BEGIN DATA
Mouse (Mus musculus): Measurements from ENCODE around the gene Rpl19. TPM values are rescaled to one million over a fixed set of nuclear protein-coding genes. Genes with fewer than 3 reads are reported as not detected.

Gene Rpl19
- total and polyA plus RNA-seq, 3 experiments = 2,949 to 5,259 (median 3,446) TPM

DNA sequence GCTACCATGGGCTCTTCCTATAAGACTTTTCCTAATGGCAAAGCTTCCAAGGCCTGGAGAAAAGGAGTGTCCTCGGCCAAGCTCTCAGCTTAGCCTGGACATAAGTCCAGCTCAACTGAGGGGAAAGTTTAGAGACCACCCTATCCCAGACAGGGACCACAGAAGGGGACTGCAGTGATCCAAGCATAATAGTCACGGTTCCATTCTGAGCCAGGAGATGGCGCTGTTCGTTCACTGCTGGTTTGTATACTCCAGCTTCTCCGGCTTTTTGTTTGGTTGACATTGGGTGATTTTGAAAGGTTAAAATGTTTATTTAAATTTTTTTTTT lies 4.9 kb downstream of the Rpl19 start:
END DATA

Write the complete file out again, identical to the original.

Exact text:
Mouse (Mus musculus): Measurements from ENCODE around the gene Rpl19. TPM values are rescaled to one million over a fixed set of nuclear protein-coding genes. Genes with fewer than 3 reads are reported as not detected.

Gene Rpl19
- total and polyA plus RNA-seq, 3 experiments = 2,949 to 5,259 (median 3,446) TPM

DNA sequence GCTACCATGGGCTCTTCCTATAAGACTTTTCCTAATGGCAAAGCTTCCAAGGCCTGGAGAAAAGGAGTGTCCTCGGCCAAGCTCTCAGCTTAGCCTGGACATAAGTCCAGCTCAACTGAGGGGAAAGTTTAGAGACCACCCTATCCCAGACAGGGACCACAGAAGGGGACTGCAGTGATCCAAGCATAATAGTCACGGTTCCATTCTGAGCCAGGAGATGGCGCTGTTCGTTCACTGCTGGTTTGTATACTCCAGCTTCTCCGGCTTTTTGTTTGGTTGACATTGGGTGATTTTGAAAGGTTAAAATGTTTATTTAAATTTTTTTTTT lies 4.9 kb downstream of the Rpl19 start: